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8 Research Priorities INTRODUCTION In previous chapters of the report the committee discusses the past impact of gravity-related re- search in each of the disciplines that have been traditionally supported by the Physical Sciences Division (PSD) and recommends future research important to each of those disciplines. It also reviews emerging areas of research in fields such as nanomaterials, in which the PSD is now beginning to invest. In this chapter the committee summarizes the findings of previous chapters to provide guidance to the PSD in setting priorities across the microgravity disciplines, summarizes the recommendations for research in emerging areas, and makes recommendations on overall program directions. In order to assess and compare research across the microgravity disciplines, the committee critically examined the potential impact of the given research on the scientific field of which it is part, on NASA's technology needs, and on industry or other terrestrial applications. The committee's evaluation of the research in each of these categories is expected to assist NASA program planners by providing insight into the likely risks and potential rewards of the research that would be needed to create a vibrant microgravity research program that impacts all of these areas. Because most of the fields of research discussed in Chapter 7 have a brief history and are developing very rapidly, it was not possible to evaluate them using the same criteria used for the research in combustion science, fluid physics, fundamental physics, and materials science. (As indicated in Chapter 6, research in the biotechnology areas of tissue culturing and protein crystal growth was recently reviewed by the NRC and was not included in this evaluation at the request of NASA.) While the likelihood that PSD-funded research in emerging areas will result in significant impacts on NASA capabilities cannot be evaluated at this time, the magnitude of the impact of successful research is potentially very high. Accordingly, the committee prioritized the research topics in emerging areas only relative to one another and suggests that the PSD utilize the list of high-priority areas given below to help make allocations within the share of program funds set aside for these emerging areas. 83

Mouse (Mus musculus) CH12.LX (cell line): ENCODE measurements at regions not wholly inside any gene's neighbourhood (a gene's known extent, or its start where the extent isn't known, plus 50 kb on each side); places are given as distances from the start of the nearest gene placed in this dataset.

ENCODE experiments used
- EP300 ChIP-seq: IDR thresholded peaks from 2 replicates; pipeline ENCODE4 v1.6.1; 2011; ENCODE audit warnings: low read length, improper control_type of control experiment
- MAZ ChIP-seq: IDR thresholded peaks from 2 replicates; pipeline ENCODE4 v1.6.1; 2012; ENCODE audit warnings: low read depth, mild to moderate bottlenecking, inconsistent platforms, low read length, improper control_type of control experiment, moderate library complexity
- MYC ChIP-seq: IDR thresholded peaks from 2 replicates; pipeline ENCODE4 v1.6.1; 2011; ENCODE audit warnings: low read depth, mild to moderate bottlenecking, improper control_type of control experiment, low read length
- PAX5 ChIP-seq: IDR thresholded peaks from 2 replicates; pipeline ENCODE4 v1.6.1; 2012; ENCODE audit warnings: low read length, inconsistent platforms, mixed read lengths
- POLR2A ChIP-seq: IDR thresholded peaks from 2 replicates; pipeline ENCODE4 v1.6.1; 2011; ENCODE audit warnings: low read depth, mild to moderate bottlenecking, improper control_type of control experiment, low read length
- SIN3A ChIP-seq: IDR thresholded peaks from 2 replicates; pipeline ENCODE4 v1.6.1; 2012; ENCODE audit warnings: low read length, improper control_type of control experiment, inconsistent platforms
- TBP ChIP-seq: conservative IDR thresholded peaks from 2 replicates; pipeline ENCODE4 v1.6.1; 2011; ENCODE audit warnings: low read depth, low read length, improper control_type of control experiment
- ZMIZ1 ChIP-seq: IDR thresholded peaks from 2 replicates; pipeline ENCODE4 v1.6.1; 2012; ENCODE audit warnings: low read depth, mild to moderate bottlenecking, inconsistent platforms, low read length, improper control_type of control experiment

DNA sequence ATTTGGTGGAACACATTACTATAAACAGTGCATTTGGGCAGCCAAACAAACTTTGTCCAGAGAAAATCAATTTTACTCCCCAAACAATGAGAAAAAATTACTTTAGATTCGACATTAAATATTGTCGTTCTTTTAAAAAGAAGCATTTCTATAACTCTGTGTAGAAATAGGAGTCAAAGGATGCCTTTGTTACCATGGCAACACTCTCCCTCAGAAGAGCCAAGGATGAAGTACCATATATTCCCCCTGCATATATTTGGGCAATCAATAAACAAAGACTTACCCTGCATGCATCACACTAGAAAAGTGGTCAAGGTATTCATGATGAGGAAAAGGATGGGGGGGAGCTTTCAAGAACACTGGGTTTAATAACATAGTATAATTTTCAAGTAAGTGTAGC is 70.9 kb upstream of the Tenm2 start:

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84 ASSESSMENT OF DIRECTIONS IN MICROGRAVITY AND PHYSICAL SCIENCES RESEARCH AT NASA RESEARCH PRIORITIES IN EMERGING AREAS In the committee's phase I report (NRC, 2001), it was recommended that the PSD should focus its research in emerging areas on topics that meet the following criteria: 1. Directly address scientific challenges at the interfaces between the physical sciences, engineer- ing, and biology in support of NASA's mission, preferentially capitalizing on existing expertise or infrastructure in the Physical Sciences Division, and 2. Support research either not typically funded by other agencies or to be conducted in close partnership with other agencies. While many areas in nanotechnology research are already highly supported by other agencies and other divisions within NASA, the PSD does have an opportunity to focus work on a select number of topics that can meet these criteria. Research in these emerging areas has the potential to provide powerful new tools and approaches that will greatly benefit NASA's capabilities. In addition, the considerable potential of the microgravity research disciplines to yield important and even paradigm- shifting results (as discussed in the next section) argues for a balanced program of research in the PSD that retains the unique potential for studying gravitational effects on phenomena in combustion, fluids, materials, fundamental physics, and biotechnology topics such as tissue culturing. For these reasons, the committee concluded that the fraction of the physical sciences program devoted to the recommended research in emerging areas should remain relatively modest, perhaps 15 percent of the ground-based program, until such time as a clear justification arises for increasing its size based on the criteria above as well as the ability of research in emerging areas to compete with existing programs. This fraction, which would bring the emerging research program into parity with the other major areas of research funded by the PSD, will allow NASA to have an impact on a limited number of highly focused topics within the broad purview of emerging areas while leveraging the research of other agencies. It also permits the majority of the research in the microgravity areas to continue to produce the high-impact results described in previous chapters. In addition, the amount of research currently funded in the emerging areas should increase gradually toward this fraction, which will allow the quality of the investigations chosen for funding to remain as high as possible. Because NASA is likely to have a need for unique applications of nanotechnology, the PSD should develop a level of research expertise in these fields that will allow it to effectively evaluate and apply new advances in its own programs. In order to do so it will be particularly important to develop strong programs and connections with the leaders in these fields. Whenever possible, the PSD should seek to apply the findings of other agencies to topics that could directly benefit technologies of unique interest to NASA. It should be noted that some of the research discussed in Chapter 7 does look at gravitational effects, and these may be areas into which some research in microgravity combustion, fluid physics, fundamen- tal physics, materials science, or biotechnology research could naturally evolve. Examples might be certain types of nanomaterials research in the microgravity materials program or gravitational effects on subcellular assemblies in the biotechnology program. The recommendation regarding the proportion of emerging areas research in the PSD is not meant to restrict such eventual evolution of existing microgravity areas. However, such research must be competitive with other areas of research in the discipline and should be funded only if it is deemed to be a high priority on the basis of the rigorous selection criteria outlined in the discipline chapters and in the next section. Within the proportion of the program devoted to the emerging areas, the committee has recom- mended several of the topics discussed in Chapter 7 that appear to be particularly promising based on